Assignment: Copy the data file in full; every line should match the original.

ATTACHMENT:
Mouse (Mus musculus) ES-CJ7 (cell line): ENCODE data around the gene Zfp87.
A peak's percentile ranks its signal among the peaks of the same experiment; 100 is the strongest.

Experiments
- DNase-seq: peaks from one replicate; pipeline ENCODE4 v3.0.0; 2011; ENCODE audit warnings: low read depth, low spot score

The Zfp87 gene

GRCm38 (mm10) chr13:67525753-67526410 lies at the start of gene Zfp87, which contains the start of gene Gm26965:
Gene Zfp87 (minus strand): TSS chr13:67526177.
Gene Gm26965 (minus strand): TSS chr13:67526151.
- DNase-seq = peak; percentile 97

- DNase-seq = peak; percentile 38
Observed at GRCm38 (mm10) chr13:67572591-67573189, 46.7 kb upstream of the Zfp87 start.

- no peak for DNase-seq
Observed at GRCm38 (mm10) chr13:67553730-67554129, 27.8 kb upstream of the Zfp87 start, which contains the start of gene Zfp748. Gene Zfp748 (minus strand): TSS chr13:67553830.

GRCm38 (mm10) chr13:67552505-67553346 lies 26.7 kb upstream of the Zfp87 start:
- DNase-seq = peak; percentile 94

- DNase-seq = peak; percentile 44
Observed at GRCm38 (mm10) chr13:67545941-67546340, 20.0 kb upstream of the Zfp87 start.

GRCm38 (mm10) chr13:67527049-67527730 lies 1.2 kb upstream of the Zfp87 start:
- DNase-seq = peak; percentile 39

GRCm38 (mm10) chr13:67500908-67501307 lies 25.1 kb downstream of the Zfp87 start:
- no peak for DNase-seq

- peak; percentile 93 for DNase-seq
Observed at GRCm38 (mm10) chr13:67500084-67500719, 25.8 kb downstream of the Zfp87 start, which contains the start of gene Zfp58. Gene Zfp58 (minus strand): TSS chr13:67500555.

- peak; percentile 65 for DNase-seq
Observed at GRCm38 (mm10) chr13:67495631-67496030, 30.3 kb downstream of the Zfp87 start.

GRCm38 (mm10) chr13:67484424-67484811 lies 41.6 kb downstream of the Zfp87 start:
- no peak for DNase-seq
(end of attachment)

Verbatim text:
Mouse (Mus musculus) ES-CJ7 (cell line): ENCODE data around the gene Zfp87.
A peak's percentile ranks its signal among the peaks of the same experiment; 100 is the strongest.

Experiments
- DNase-seq: peaks from one replicate; pipeline ENCODE4 v3.0.0; 2011; ENCODE audit warnings: low read depth, low spot score

The Zfp87 gene

GRCm38 (mm10) chr13:67525753-67526410 lies at the start of gene Zfp87, which contains the start of gene Gm26965:
Gene Zfp87 (minus strand): TSS chr13:67526177.
Gene Gm26965 (minus strand): TSS chr13:67526151.
- DNase-seq = peak; percentile 97

- DNase-seq = peak; percentile 38
Observed at GRCm38 (mm10) chr13:67572591-67573189, 46.7 kb upstream of the Zfp87 start.

- no peak for DNase-seq
Observed at GRCm38 (mm10) chr13:67553730-67554129, 27.8 kb upstream of the Zfp87 start, which contains the start of gene Zfp748. Gene Zfp748 (minus strand): TSS chr13:67553830.

GRCm38 (mm10) chr13:67552505-67553346 lies 26.7 kb upstream of the Zfp87 start:
- DNase-seq = peak; percentile 94

- DNase-seq = peak; percentile 44
Observed at GRCm38 (mm10) chr13:67545941-67546340, 20.0 kb upstream of the Zfp87 start.

GRCm38 (mm10) chr13:67527049-67527730 lies 1.2 kb upstream of the Zfp87 start:
- DNase-seq = peak; percentile 39

GRCm38 (mm10) chr13:67500908-67501307 lies 25.1 kb downstream of the Zfp87 start:
- no peak for DNase-seq

- peak; percentile 93 for DNase-seq
Observed at GRCm38 (mm10) chr13:67500084-67500719, 25.8 kb downstream of the Zfp87 start, which contains the start of gene Zfp58. Gene Zfp58 (minus strand): TSS chr13:67500555.

- peak; percentile 65 for DNase-seq
Observed at GRCm38 (mm10) chr13:67495631-67496030, 30.3 kb downstream of the Zfp87 start.

GRCm38 (mm10) chr13:67484424-67484811 lies 41.6 kb downstream of the Zfp87 start:
- no peak for DNase-seq